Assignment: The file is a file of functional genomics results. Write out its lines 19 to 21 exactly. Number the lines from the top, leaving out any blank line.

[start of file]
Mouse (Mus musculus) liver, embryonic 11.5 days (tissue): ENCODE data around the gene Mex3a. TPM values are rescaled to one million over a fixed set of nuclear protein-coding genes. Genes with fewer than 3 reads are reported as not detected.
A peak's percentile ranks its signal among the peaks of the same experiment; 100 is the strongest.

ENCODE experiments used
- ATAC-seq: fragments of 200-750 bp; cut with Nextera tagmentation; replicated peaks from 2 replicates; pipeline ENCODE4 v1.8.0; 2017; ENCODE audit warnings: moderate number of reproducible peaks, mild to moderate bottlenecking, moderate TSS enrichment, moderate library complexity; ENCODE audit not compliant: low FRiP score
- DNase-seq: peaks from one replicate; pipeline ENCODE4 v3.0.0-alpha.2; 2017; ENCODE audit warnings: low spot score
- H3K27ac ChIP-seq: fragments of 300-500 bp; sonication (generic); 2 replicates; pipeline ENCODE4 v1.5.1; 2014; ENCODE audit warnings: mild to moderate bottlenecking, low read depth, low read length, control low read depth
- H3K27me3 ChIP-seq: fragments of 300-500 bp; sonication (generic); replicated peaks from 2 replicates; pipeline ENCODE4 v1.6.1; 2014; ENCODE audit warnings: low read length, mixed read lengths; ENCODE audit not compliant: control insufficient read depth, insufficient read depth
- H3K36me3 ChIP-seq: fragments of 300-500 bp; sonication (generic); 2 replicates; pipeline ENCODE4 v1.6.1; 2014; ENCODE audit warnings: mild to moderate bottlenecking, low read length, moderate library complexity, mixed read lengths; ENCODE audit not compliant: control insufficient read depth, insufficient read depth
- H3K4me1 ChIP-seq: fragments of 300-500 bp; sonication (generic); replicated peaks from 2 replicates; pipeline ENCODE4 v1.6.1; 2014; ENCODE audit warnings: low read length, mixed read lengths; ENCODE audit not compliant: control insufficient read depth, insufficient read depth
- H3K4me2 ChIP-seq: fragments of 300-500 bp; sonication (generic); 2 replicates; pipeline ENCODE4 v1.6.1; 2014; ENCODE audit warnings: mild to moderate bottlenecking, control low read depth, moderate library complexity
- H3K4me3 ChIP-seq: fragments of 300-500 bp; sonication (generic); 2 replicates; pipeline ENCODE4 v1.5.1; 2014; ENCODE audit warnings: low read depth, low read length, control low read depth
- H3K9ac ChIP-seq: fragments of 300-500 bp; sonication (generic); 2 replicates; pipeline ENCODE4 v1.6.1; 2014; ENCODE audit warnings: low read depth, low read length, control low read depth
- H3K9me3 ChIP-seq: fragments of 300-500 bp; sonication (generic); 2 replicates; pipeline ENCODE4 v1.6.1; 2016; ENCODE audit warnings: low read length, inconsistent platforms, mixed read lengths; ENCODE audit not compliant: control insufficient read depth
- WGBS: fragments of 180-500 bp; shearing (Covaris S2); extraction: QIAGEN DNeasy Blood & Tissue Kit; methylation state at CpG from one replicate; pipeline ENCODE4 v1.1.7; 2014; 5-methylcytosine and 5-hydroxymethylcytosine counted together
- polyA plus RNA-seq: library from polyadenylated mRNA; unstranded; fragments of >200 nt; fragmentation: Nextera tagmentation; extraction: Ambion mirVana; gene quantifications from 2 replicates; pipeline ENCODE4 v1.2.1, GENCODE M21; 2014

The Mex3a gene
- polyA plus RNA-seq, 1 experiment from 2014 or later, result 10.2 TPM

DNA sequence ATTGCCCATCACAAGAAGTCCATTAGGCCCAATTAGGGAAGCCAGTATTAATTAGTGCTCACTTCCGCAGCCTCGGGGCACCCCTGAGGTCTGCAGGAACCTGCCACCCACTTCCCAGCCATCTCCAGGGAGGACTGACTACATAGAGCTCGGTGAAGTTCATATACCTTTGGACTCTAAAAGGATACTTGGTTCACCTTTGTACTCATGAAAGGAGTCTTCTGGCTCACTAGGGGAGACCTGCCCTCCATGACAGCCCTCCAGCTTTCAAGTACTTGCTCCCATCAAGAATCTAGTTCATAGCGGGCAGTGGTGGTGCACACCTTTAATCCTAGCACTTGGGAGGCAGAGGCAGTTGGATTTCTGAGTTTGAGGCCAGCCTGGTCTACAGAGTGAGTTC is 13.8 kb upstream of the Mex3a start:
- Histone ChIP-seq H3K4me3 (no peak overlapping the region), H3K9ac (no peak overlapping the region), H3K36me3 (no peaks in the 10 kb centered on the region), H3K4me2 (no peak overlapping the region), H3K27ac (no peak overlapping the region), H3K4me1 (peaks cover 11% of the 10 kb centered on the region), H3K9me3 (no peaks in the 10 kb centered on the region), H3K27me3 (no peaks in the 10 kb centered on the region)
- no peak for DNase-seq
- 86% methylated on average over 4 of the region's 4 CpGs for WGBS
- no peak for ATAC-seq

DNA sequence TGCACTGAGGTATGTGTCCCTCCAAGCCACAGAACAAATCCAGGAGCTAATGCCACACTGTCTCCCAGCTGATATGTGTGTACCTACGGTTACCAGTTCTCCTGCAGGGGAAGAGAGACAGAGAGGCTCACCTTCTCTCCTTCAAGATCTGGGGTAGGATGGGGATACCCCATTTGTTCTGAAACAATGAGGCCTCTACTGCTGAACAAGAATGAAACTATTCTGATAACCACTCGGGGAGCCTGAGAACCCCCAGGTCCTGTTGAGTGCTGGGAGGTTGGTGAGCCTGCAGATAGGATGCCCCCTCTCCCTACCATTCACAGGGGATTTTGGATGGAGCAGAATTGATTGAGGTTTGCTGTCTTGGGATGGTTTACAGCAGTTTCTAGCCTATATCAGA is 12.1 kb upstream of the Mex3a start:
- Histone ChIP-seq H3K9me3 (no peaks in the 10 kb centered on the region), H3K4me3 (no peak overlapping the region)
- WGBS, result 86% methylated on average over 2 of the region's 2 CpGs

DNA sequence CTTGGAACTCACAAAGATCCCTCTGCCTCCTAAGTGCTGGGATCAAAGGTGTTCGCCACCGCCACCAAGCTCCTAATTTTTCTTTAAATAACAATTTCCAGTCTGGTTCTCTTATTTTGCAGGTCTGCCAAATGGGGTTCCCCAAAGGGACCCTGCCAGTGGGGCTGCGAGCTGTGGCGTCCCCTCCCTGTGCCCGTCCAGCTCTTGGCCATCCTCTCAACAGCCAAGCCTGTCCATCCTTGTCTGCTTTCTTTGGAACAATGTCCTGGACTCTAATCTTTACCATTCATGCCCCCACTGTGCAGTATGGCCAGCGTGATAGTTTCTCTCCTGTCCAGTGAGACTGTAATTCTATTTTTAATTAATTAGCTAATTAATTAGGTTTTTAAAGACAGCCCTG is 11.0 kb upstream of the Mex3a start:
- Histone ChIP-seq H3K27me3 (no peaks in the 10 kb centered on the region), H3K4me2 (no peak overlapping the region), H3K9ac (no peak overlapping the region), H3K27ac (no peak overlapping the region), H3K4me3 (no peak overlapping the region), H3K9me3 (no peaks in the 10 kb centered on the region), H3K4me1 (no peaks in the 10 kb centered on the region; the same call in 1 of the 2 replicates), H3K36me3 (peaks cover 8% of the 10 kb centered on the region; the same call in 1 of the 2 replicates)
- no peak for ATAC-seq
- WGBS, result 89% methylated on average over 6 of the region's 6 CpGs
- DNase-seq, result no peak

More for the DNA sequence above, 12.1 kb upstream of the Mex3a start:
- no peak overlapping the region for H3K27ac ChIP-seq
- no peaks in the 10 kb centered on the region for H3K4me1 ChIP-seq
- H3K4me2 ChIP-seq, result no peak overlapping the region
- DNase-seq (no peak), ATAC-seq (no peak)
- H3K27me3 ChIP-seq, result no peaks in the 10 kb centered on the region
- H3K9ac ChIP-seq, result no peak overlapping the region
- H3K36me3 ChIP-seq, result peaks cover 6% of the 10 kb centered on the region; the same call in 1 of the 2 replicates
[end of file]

- Histone ChIP-seq H3K4me3 (no peak overlapping the region), H3K9ac (no peak overlapping the region), H3K36me3 (no peaks in the 10 kb centered on the region), H3K4me2 (no peak overlapping the region), H3K27ac (no peak overlapping the region), H3K4me1 (peaks cover 11% of the 10 kb centered on the region), H3K9me3 (no peaks in the 10 kb centered on the region), H3K27me3 (no peaks in the 10 kb centered on the region)
- no peak for DNase-seq
- 86% methylated on average over 4 of the region's 4 CpGs for WGBS